Daniel 3:1-7 “1 King Nebuchadnezzar made an image of gold, whose height was sixty cubits and its breadth six cubits. He set it up on the plain of Dura, in the province of Babylon. 2 Then King Nebuchadnezzar sent to gather the satraps, the prefects, and the governors, the counselors, the treasurers, the justices, the magistrates, and all the officials of the provinces to come to the dedication of the image that King Nebuchadnezzar had set up. 3 Then the satraps, the prefects, and the governors, the counselors, the treasurers, the justices, the magistrates, and all the officials of the provinces gathered for the dedication of the image that King Nebuchadnezzar had set up. And they stood before the image that Nebuchadnezzar had set up. 4 And the herald proclaimed aloud, “You are commanded, O peoples, nations, and languages, 5 that when you hear the sound of the horn, pipe, lyre, trigon, harp, bagpipe, and every kind of music, you are to fall down and worship the golden image that King Nebuchadnezzar has set up. 6 And whoever does not fall down and worship shall immediately be cast into a burning fiery furnace.” 7 Therefore, as soon as all the peoples heard the sound of the horn, pipe, lyre, trigon, harp, bagpipe, and every kind of music, all the peoples, nations, and languages fell down and worshiped the golden image that King Nebuchadnezzar had set up” (KJV).
At the end of chapter 2 Nebuchadnezzar was so impressed with Daniel’s interpretation of his dream, that he tells Daniel “Truly, your God is God of gods and Lord of kings, and a revealer of mysteries, for you have been able to reveal this mystery” (Dan. 2:47, KJV). Chapter 3 begins with Nebuchadnezzar having a large idol built. This idol was about 90 ft. tall and 9 ft. wide; covered in gold, portraying himself as a god.
I have to wonder how this king could believe in the Lord Almighty, yet turn around and build a huge gold covered statue. He also commanded everyone to worship this idol every time the music played. The king sent official messengers to surrounding towns of his empire, commanding the officials to gather everyone for the dedication of the great golden image. This was more than a simple political gathering or assembly, this was a religious service; a religious service that the king used to gather and control the people. He required everyone to submit and worship to his authority.
What would cause a man to desire so much power? Pride has a way of controlling our desires and actions. What happens when we allow any form of pride to take over in our hearts? The first thing I thought of was 1 John 2:16 – “For all that is in the world, the lust of the flesh, and the lust of the eyes, and the pride of life, is not of the Father, but is of the world”. Pride allows us to believe that we are in control and that we don’t need God. When our faith and dependence fall on the ways of the world instead of God, we are placing ourselves in a dangerous situation. Scripture has many warnings about pride…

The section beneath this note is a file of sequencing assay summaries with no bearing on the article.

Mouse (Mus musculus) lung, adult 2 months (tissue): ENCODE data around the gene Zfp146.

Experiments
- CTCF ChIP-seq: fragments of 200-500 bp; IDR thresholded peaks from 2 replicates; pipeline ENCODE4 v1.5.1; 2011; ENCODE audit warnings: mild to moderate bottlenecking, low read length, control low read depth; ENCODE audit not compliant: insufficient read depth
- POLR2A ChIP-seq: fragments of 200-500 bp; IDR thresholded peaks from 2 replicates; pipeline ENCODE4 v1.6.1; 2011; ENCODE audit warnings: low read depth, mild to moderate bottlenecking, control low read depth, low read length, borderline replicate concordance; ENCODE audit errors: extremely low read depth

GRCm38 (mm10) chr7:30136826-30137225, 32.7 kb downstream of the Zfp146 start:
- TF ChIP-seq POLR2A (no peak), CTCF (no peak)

Proverbs 16:5 “Every one that is proud in heart is an abomination to the LORD: though hand join in hand, he shall not be unpunished”.
Proverbs 29:23 “A man’s pride shall bring him low: but honour shall uphold the humble in spirit”.
Galatians 6:3 “For if a man think himself to be something, when he is nothing, he deceiveth himself”. Proverbs 11:2 “When pride cometh, then cometh shame: but with the lowly is wisdom” (KJV).
In order to fight against pride and guard the heart, we must accept a level of humility that portrays the same humility our Savior displays. I have always like the saying “it’s hard to be humble”. One reason this phrase is a favorite of mine is that it really is “hard to be humble”. We may say to ourselves, “I’m a humble person”, but if you really think about it, the answer to that question may surprise you. Are we really doing all we can for others, have we taken time out of our busy schedule to pray, study, and read our Bible? Have we given enough time to listen to our family or children? Have we placed anything above our Lord today?
Pride may not be something we view as a problem. Nebuchadnezzar was blessed to have his dreams interpreted, so blessed that he gave glory to the Lord, yet he turned around and let pride take over. Pride begins inside the heart, thinking that we are better or more deserving than others. The “infection of pride” begins internally, but it does not take long for the symptoms to begin to show externally.
Here’s an example that I see every year during the holiday season. I am standing in a long check-out line at the store. People in line are getting frustrated because it is taking longer than they think it should. Then, the cashier runs into a problem, they need to do a price check, or the person checking out is having trouble swiping their card. The people in line are beginning to get angry, spitting their evil venom and hurtful words. How do you react? Does pride take over and you begin to join in with the others? Or, do you smile and share the humility of Christ. That cashier might be working a long shift because another co-worker called in sick. They may have had a really difficult day, something tragic may have occurred.
The Silent Preacher